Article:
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The Email Marketing Series: Bounced Emails, Part 1

by | Sep 2, 2010 | Recruiter Training, Top Echelon Blog

In the first blog post in this series, I discussed the CAN-SPAM act and how it could potentially affect your email marketing efforts.  In this post, I’d like to tackle the subject of bounced emails.  After all, you didn’t think every single email that you send is going to be delivered, did you?

First, a definition: a bounced email is one that’s returned to you because it can’t be delivered to the intended recipient.  There are more than few reasons that emails bounce, but the one that I want to explore in this post is the non-existent address.

A non-existent address is one that—surprise—does not exist.  The most common reason it doesn’t exist is that it’s been cancelled.  However, there are other reasons, such as an inactive account, changed domain names, what’s called “improper bounce coding,” spam-filtering programs, and typos in the email address.  I examine each of these reasons in more detail below.

Cancelled accounts—People cancel their email accounts all the time.  If you have a large list of people to which you’re sending, chances are good that somebody on that list has cancelled their account recently.  As a result, the email that you sent to them will bounce back.

Inactive accounts—Many free email services (such as Yahoo or Hotmail) make an email address inactive if that account hasn’t been used in a certain amount of time.  That timeframe can be as little as three months.

Changed domain names—Free email services also change their domain names from time to time (for example, to  In cases like this, your email will bounce.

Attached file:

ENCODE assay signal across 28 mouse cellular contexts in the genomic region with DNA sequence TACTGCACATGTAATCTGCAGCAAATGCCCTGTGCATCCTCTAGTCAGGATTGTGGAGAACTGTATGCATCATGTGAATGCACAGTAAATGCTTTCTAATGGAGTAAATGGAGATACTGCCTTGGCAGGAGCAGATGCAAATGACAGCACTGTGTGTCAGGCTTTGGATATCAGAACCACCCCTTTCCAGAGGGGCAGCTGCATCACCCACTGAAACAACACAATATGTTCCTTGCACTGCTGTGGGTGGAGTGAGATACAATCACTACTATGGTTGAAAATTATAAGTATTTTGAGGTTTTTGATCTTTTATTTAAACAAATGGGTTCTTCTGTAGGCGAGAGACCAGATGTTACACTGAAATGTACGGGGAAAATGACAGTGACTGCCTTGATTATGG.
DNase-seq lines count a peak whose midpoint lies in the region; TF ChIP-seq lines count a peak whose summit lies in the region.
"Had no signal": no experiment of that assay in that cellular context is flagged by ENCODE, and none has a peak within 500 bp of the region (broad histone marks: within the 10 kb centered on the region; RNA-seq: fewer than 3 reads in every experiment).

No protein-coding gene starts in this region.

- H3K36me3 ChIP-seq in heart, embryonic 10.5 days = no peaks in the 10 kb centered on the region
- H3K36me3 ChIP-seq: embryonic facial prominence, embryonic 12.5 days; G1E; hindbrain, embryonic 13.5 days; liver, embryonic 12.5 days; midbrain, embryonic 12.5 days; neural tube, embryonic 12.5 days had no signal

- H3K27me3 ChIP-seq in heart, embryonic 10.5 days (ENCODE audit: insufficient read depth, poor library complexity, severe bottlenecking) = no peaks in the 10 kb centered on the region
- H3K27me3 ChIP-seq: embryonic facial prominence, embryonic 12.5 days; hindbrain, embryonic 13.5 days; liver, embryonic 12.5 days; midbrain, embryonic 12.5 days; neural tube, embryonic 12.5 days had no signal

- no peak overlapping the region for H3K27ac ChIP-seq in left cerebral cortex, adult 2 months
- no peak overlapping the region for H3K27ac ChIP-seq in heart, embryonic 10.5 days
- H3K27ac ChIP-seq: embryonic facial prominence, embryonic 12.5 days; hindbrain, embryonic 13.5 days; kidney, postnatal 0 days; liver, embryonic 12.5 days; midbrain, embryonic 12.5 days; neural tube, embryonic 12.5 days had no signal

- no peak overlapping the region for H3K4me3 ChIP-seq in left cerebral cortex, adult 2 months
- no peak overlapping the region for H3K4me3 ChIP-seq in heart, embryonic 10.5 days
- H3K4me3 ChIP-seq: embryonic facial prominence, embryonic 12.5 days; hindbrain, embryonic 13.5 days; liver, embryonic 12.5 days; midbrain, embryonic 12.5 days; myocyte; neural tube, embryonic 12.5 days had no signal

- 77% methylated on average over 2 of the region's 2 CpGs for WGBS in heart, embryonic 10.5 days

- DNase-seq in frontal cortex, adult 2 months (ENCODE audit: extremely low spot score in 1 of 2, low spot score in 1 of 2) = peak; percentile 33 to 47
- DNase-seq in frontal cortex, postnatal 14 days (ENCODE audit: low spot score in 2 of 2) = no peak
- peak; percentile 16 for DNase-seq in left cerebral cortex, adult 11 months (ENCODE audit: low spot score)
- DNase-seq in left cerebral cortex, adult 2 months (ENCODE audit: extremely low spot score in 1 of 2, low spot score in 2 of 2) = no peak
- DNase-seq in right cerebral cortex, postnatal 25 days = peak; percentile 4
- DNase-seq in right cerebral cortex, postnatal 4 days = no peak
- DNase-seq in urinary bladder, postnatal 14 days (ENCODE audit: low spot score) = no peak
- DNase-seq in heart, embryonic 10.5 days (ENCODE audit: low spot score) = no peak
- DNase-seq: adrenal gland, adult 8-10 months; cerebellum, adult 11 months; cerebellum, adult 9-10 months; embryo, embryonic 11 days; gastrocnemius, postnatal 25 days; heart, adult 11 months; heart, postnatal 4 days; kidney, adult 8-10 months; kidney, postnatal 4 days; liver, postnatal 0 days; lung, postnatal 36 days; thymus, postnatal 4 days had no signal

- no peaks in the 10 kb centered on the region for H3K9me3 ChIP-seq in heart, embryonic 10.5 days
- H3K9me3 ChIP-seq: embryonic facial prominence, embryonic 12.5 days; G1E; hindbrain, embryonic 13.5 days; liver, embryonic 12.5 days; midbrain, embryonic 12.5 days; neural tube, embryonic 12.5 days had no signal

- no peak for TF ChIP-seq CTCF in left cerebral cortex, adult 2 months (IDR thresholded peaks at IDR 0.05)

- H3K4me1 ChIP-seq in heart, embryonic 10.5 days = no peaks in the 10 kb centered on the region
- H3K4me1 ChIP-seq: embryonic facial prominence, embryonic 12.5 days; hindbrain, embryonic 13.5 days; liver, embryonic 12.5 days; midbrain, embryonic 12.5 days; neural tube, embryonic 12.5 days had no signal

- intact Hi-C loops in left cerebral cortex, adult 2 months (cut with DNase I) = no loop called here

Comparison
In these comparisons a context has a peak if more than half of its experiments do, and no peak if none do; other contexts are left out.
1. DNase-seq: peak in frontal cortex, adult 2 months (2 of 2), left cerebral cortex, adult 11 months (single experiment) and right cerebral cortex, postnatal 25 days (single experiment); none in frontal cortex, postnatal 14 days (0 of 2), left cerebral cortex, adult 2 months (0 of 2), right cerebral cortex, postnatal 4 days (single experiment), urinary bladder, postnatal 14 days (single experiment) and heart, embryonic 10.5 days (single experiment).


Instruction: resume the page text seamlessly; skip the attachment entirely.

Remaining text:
Improper bounce coding—The administrator of the receiving email server is responsible for setting up codes for bounces, that code dictates the reason for the bounce.  If the code isn’t specific enough, the email will bounce back as a non-existent address, even if that’s not really the case.

Spam-filtering programs—Sometimes, the spam-filtering program of a receiving email server will send a non-existent bounce code back to the sending server instead of a message stating that the email was blocked.

Typos—These are pretty much self-explanatory.  Simply, put you spell something wrong.  As we all know, it’s easy to do.  All it takes is one wrong character.

No matter why your emails are being bounced as a non-existent address, the bottom line is that they’re not being delivered.  Not doing anything with these addresses is really not an option; they’ll bounce again the next time you send out a marketing email.  That’s why it’s important to clean up your email list after each send so that the number of non-existent bounce-backs that you receive the next time is smaller.

In my next blog post, I’ll explore the other reasons that emails are bounced (other than a non-existent address).

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